Talaria (Latin: tālāria; Ancient Greek: πτηνοπέδῑλος, ptēnopédilos or πτερόεντα πέδιλα, pteróenta pédila) are winged sandals, a symbol of the Greek messenger god Hermes (Roman equivalent Mercury). They were said to be made by the god Hephaestus of imperishable gold and they flew the god as swift as any bird. The name is from the Latin tālāria, neuter plural of tālāris, "of the ankle".

A 19th-century engraving of talaria.
Perseus Medusa Louvre CA795
One of the oldest known representations:[1] Perseus, wearing the talaria and carrying the kibisis over his shoulder, turns his head to kill Medusa on this Orientalizing relief pithos, c. 660 BCE, Louvre.


The talaria are mentioned in Homer, who describes them as ἀμβρόσια χρύσεια (ambrósia khrýseia, "immortal/divine and of gold").[2] However, he does not mention wings; those first appear in the Shield of Heracles, which speaks of πτερόεντα πέδιλα (pteróenta pédila), literally "winged sandals."[3] Later authors repeat this characteristic, for instance in the Orphic Hymns XXVIII (to Hermes).[4]

Perseus wears them to help him slay Medusa.[5] According to Aeschylus, Hermes gives them to him directly.[6] In a better-attested version, Perseus must retrieve them from the Graeae, along with the cap of invisibility and the kibisis (sack).[7] However, Perseus sees poorly because Hermes does not have his own sandals, nor Hades his own helmet.[8]

In popular culture

In Rick Riordan's fantasy-adventure novel The Lightning Thief, the Talaria is in the form of sneakers instead of sandals. To activate them the wearer must say "Maia". They are used by Grover Underwood.[9]

In God of War III, Kratos forcibly takes the Boots of Hermes off the Messenger God's feet by cutting his legs off.

See also


  1. ^ Gantz, 541.
  2. ^ Homer, Odyssey, V, 44.
  3. ^ Pseudo-Hesiod, Shield of Heracles, 220.
  4. ^ I, 583 and II, 730.
  5. ^ Gaius Julius Hyginus, Fables (LXIV) and Nonnus, Dionysiaca, (XIV, 270).
  6. ^ Aeschylus, The Phorkides, fr. 262 iv, v Radt.
  7. ^ Pherecydes of Leros, 3F11 Fragmente der griechischen Historiker, and the Bibliotheca (Pseudo-Apollodorus), II, 4, 2.
  8. ^ Gantz, 542.
  9. ^ Riordan, Rick (July 1, 2005). The Lightning Thief. United States Of America: Puffin Books Disney-Hyperion. ISBN 0-7868-5629-7.


  • Timothy Gantz, Mythes de la Grèce archaïque, Belin, 2004, p. 541-543.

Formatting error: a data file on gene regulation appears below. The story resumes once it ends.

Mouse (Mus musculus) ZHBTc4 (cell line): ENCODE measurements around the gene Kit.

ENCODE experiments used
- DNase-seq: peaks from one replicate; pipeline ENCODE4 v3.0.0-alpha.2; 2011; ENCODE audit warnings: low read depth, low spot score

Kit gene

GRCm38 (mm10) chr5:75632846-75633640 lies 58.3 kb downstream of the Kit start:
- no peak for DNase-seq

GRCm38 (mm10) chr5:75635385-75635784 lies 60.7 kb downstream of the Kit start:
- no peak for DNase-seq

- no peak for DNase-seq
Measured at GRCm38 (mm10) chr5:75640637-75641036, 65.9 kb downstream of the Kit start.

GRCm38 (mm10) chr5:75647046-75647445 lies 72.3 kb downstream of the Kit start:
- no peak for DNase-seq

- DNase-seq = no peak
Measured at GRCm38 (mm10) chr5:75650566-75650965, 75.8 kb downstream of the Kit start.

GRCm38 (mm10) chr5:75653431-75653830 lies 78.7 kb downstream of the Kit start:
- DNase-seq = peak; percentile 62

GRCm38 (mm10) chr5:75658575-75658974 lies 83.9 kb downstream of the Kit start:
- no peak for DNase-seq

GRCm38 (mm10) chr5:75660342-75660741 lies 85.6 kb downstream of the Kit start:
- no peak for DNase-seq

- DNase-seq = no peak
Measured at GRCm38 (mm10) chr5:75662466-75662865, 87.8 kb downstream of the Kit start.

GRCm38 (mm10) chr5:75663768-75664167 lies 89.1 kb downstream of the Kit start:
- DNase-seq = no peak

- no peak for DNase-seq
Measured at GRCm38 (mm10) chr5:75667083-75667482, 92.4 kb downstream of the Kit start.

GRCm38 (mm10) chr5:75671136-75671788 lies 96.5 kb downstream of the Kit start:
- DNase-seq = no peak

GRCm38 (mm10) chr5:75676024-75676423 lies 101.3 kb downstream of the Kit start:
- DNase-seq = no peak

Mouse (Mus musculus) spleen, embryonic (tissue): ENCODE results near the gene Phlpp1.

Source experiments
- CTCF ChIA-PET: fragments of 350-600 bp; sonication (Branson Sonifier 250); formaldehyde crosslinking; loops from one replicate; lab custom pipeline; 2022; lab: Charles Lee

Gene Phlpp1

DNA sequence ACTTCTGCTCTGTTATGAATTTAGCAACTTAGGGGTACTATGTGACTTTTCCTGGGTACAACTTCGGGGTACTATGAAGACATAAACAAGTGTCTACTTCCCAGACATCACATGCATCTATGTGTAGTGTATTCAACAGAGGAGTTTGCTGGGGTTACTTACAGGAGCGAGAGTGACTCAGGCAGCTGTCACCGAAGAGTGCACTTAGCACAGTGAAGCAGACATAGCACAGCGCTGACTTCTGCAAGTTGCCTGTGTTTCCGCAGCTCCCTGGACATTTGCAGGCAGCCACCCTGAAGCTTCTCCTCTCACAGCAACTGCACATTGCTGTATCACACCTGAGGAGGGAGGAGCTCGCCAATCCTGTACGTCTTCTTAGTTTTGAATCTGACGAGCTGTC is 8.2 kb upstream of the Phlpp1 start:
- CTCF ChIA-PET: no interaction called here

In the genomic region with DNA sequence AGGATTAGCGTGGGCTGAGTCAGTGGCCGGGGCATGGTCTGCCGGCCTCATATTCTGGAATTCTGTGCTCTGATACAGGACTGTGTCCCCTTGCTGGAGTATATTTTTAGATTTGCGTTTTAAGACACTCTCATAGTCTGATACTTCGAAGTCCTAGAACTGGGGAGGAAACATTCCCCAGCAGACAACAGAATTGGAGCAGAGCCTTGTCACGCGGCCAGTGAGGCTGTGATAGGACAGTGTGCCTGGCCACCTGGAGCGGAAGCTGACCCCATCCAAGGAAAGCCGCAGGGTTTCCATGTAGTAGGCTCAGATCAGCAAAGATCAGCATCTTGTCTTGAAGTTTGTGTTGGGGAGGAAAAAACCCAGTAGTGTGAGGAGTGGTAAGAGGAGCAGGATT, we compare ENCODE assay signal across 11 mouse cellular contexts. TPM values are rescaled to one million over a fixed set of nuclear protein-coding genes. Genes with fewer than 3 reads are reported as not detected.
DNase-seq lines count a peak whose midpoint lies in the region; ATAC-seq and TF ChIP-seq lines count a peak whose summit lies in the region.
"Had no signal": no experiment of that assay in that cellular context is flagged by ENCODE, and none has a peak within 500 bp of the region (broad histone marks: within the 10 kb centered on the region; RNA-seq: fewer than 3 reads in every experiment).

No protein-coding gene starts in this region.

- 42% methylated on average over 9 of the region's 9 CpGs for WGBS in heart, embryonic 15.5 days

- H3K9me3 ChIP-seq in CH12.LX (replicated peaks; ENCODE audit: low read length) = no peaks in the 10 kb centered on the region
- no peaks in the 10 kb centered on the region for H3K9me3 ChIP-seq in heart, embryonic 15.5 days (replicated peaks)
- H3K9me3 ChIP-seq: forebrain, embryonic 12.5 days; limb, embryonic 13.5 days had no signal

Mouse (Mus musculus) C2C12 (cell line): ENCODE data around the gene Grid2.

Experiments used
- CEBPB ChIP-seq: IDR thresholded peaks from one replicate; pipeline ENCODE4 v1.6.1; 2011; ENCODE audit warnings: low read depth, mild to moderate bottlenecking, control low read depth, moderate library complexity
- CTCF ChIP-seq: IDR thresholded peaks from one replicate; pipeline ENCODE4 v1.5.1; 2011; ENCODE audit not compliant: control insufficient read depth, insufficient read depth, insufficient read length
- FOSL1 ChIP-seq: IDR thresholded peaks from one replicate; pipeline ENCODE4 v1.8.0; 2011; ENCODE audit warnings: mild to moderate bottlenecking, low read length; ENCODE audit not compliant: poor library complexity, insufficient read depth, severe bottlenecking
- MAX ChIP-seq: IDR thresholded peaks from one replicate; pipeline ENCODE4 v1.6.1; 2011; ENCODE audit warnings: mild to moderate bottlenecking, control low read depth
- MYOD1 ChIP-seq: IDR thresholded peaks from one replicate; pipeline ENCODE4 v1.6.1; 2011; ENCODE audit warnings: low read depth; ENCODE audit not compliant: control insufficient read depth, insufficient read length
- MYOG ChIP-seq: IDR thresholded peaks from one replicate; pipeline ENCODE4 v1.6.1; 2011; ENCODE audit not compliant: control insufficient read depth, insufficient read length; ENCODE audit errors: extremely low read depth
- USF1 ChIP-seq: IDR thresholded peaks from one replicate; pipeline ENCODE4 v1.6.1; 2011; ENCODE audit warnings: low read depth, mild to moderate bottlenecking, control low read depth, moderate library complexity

External links

  • Media related to Talaria at Wikimedia Commons

In Greek mythology, Argo (; in Greek: Ἀργώ) was the ship on which Jason and the Argonauts sailed from Iolcos to Colchis to retrieve the Golden Fleece.


Cordulegaster is a genus of dragonfly in the family Cordulegastridae. It contains the following species:

Cordulegaster algerica Morton, 1916

Cordulegaster annandalei (Fraser, 1923)

Cordulegaster bidentata Selys, 1843 – sombre goldenring

Cordulegaster bilineata (Carle, 1983) – brown spiketail

Cordulegaster boltonii (Donovan, 1807) – golden-ringed dragonfly, common goldenring

Cordulegaster brevistigma Selys, 1854

Cordulegaster diadema Selys, 1868 – Apache spiketail

Cordulegaster diastatops (Selys, 1854) – delta-spotted spiketail

Cordulegaster dorsalis Hagen in Selys, 1858 – Pacific spiketail

Cordulegaster erronea Selys, 1878 – tiger spiketail

Cordulegaster godmani McLachlan, 1878

Cordulegaster heros Theischinger, 1979 – balkan goldenring

Cordulegaster jinensis Zhu & Han, 1992

Cordulegaster maculata Selys, 1854 – twin-spotted spiketail

Cordulegaster magnifica Bartenev, 1930

Cordulegaster mzymtae Bartenev, 1929

Cordulegaster obliqua (Say, 1840) – arrowhead spiketail

Cordulegaster orientalis van Pelt, 1994

Cordulegaster parvistigma (Selys, 1873)

Cordulegaster picta Selys, 1854 – Turkish goldenring

Cordulegaster princeps Morton, 1916

Cordulegaster sarracenia Abbott & Hibbitts, 2011

Cordulegaster sayi Selys, 1854 – Say's spiketail

Cordulegaster talaria Tennessen, 2004 – Ouachita spiketail

Cordulegaster trinacriae Waterston, 1976 – Italian goldenring

Cordulegaster vanbrinkae Lohmann, 1993


In classical antiquity, the cornucopia (from Latin cornu copiae), also called the horn of plenty, was a symbol of abundance and nourishment, commonly a large horn-shaped container overflowing with produce, flowers or nuts.

Dragon's teeth (mythology)

In Greek myth, dragon's teeth feature prominently in the legends of the Phoenician prince Cadmus and in Jason's quest for the Golden Fleece. In each case, the dragons are real and breathe fire. Their teeth, once planted, would grow into fully armed warriors.

Cadmus, the bringer of literacy and civilization, killed the sacred dragon that guarded the spring of Ares. The goddess Athena told him to sow the teeth, from which sprang a group of ferocious warriors called the spartoi. He threw a precious jewel into the midst of the warriors, who turned on each other in an attempt to seize the stone for themselves. The five survivors joined with Cadmus to found the city of Thebes.The classical legends of Cadmus and Jason have given rise to the phrase "to sow dragon's teeth." This is used as a metaphor to refer to doing something that has the effect of fomenting disputes.

EADS Talarion